If using any of Russia Beyond's content, partly or in full, always provide an active hyperlink to the original material.
Colonnade of Civic Benefactors, #16, Helen Millett Arndt
The sixteenth name on the Colonnade of Civic Benefactors is Helen Millett Arndt. Historic Denver’s Fiftieth Anniversary is this December. Helen Millett Arndt was one of its founders. Helen passed almost thirty-five years ago. But she is remembered for what she contributed to Historic Denver and the city of Denver.
Helen Millett was born in Phoenix, Arizona on February 20th, 1913. She passed away in Denver, December 23, 1985. She was married to Dr. Karl Fredrich Arndt (12/9/1908-4/15/2006). The 1940 Denver Census lists her residence at 3100 East Exposition Avenue. She later lived at 170 High Street.
Helen Millett was the first woman on the Denver Planning Board in 1959. She lead the Denver Landmark Commission in 1967. She was one of the founders of Historic Denver in 1970.
The Landmark Preservation Committee (LPC) is to designate, preserve, enhance and perpetuate structures or districts that have architectural, historical, geographic or cultural significance within the city of Denver. They recommend to City Council: design reviews, tax credits and policies related to historic preservation. Historic Denver Partners with the Landmark Preservation Committee (LPC), Denver Public Library (DPL), Historic Colorado, the National Trust for Historic Preservation and the National Park Service (NPS).
Outside of Saint John’s Episcopal Church at 1350 Washington is a statue “In Memory of Helen Millett Arnot”. The statue stands on the east side of the Cathedral.
This is the only photo of Helen Millett Arndt on the Internet. It is DPL photo X-26912. It lists the ladies as Helen Arndt, Jane Smith and Sen. Barbara Holme. The person on the right is Barbara Holme. The two ladies on the left are not properly named, but I suspect Helen Millett is holding the Historic Landmark plaque.
Because the DPL is not open during Covid it is difficult to find any other photos.
Zvartnots Cathedral ruins in the background of Mount Ararat, Armenia. - stock photo
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Vatican sells stamps to restore famed colonnade
VATICAN CITY (AP) — Not even the Vatican is immune from the economic crisis.
For the first time, the Vatican is seeking funds directly from pilgrims, collectors and tourists to pay for the ambitious restoration of the 17th century Bernini colonnade surrounding St. Peter's Square.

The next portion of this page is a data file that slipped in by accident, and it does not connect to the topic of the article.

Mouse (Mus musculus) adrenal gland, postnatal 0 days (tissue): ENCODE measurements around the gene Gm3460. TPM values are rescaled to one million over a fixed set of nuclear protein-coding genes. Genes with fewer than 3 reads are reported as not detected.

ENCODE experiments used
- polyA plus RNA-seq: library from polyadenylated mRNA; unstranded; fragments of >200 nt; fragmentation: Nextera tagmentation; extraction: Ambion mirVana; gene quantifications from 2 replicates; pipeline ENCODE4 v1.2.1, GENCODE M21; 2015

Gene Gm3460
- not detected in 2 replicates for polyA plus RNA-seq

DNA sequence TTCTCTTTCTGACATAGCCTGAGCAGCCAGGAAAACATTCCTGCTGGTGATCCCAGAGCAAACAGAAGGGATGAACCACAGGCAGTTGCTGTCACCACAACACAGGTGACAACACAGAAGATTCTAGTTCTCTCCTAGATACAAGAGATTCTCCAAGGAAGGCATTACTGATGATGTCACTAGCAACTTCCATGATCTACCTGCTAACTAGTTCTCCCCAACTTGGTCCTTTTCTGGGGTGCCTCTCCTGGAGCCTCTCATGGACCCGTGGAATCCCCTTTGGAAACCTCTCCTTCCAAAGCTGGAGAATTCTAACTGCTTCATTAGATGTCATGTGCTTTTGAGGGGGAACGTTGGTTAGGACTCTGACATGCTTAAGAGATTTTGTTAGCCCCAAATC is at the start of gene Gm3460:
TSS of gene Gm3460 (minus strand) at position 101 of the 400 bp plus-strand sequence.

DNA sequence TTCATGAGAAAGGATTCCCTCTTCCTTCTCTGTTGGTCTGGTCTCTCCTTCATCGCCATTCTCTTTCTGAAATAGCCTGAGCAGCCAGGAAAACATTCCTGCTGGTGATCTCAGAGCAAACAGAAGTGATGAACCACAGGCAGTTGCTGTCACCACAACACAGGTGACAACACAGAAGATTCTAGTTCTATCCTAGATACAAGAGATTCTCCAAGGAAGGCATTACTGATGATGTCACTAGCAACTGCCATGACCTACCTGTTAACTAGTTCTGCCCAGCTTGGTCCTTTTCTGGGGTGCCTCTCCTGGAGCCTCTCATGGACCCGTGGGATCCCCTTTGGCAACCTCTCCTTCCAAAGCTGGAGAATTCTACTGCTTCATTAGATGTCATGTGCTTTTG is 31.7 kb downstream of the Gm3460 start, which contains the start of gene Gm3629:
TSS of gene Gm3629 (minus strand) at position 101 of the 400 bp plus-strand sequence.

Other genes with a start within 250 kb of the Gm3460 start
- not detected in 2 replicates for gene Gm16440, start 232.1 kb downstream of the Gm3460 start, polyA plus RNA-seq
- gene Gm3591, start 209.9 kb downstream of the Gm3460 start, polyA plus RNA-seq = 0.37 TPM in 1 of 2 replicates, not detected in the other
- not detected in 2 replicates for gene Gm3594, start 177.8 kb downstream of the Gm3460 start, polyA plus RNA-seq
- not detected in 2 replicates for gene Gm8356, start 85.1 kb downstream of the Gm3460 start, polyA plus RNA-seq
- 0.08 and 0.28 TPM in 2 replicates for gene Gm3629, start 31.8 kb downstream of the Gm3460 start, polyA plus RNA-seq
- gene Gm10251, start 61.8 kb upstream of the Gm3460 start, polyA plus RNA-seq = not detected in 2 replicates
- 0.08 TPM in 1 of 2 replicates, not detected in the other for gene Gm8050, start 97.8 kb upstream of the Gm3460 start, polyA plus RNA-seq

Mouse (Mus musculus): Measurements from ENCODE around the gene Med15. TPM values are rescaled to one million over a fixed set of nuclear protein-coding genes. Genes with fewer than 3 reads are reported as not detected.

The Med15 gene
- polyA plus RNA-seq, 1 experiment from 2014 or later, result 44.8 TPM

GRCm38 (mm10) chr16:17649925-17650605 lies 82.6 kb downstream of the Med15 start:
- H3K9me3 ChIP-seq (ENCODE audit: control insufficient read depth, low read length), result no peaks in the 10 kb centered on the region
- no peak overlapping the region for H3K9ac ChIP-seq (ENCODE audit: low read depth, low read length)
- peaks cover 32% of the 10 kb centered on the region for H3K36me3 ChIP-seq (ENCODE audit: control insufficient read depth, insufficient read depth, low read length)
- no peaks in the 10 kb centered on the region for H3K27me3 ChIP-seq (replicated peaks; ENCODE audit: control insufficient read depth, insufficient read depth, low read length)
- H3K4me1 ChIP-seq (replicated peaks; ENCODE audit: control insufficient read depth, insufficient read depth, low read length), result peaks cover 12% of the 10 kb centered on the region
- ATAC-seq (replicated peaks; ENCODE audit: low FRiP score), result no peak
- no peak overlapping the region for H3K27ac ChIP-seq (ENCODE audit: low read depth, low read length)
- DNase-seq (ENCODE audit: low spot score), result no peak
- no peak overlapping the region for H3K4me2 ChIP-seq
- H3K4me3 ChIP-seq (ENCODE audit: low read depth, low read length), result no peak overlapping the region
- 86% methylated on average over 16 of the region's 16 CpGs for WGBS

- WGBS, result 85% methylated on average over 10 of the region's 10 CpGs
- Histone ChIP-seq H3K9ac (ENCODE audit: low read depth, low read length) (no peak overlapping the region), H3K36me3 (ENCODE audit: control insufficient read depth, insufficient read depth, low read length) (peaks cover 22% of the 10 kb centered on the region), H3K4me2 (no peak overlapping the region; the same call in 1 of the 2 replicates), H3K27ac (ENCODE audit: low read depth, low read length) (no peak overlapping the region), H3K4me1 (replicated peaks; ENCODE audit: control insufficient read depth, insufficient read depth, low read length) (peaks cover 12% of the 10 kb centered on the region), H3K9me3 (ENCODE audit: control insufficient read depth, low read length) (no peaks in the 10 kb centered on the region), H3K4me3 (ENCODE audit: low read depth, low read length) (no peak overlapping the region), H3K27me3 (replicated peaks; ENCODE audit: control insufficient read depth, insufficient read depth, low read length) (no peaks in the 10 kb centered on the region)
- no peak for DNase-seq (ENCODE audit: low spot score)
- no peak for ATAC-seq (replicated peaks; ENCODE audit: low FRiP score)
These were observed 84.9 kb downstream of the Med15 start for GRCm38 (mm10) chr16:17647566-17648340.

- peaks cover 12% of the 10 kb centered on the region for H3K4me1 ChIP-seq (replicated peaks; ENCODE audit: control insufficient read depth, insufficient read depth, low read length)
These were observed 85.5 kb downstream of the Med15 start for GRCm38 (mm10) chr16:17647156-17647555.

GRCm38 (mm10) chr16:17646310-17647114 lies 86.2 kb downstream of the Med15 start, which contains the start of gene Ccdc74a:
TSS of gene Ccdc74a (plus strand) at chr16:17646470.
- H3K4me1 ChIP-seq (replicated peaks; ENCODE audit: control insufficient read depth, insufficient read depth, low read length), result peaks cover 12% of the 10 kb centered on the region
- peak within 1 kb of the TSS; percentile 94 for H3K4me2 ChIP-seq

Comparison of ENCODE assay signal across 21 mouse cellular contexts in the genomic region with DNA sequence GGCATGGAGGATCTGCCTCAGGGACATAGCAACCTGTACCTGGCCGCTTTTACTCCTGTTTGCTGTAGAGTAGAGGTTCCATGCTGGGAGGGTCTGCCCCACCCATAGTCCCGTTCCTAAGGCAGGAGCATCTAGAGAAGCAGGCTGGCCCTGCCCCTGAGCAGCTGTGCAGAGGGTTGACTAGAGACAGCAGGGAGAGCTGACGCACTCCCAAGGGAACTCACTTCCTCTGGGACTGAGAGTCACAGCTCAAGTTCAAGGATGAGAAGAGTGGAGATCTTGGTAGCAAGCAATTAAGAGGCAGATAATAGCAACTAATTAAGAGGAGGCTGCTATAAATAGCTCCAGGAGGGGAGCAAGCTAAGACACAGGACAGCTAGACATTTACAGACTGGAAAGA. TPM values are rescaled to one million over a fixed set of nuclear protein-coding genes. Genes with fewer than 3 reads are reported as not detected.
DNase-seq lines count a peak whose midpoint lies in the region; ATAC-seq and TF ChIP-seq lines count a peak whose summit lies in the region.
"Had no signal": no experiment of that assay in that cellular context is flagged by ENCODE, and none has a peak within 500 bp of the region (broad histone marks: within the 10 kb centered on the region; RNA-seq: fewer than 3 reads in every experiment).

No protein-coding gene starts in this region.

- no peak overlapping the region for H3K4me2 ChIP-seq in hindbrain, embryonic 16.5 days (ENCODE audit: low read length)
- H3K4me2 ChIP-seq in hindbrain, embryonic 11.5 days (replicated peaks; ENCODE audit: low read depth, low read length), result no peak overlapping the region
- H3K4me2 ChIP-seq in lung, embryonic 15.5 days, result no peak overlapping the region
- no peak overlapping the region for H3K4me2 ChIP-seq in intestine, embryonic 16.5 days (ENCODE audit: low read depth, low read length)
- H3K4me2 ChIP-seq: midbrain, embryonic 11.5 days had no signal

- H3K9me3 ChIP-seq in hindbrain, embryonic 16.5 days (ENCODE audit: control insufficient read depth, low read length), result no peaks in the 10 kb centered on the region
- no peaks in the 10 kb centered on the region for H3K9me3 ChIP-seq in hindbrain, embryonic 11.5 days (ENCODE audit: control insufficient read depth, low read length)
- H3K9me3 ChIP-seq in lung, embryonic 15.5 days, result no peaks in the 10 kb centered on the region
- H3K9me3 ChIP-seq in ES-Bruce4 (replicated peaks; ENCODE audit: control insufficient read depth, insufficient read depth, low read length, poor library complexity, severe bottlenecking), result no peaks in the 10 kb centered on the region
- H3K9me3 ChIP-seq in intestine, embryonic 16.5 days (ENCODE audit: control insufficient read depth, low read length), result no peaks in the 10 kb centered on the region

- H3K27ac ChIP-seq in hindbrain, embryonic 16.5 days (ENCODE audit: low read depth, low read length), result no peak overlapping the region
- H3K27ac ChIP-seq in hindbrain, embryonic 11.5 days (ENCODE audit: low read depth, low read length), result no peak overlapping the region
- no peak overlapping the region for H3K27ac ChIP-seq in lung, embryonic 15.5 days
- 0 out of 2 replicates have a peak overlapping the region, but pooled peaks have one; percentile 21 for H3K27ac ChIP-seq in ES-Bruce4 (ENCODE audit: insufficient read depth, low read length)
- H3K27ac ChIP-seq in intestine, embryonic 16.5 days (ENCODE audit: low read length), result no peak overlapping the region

The Vatican's Philatelic and Numismatic Office, which sells commemorative coins and stamps featuring popes, saints and the like, is offering a special €20 ($26) stamp and certificate package to help offset a recession-induced drop in corporate sponsors for the project.
The office's director, Mauro Olivieri, said Vatican officials were asked earlier this year to think up fundraising initiatives to help finance the restoration.
The series is composed of two €10 ($13) stamps affixed to a certificate, one featuring Pope Benedict XVI's coat of arms and the other the seal of Pope Alexander VII, who entrusted the Italian Baroque master Gian Lorenzo Bernini with the colonnade in 1657.
If the full 150,000 print run is sold, some €3 million ($3.9 million) could be funneled toward the restoration, Olivieri said. "That's our hope. We'll see what happens."
The Vatican launched the restoration in 2009, aiming to secure and clean the colonnade's 284 columns, which embrace the square in a dual inner and outer row, and the 140 statues that surround and top them. Also being restored are the piazza's central obelisk and two fountains.
The Vatican initially estimated it would take four years. The job is now not slated to be finished before 2015 and Olivieri said the cost is estimated at €14 million ($18 million).
The restoration work involved securing facade pieces at risk of falling and then removing algae, lichen and moss that have grown on the travertine over the years. The work has been carried out in sections, allowing the piazza to be used continuously throughout the restoration.
Vatican's Office Philatelic and Numismatic Office is at
Follow Nicole Winfield at www.twitter.com/nwinfield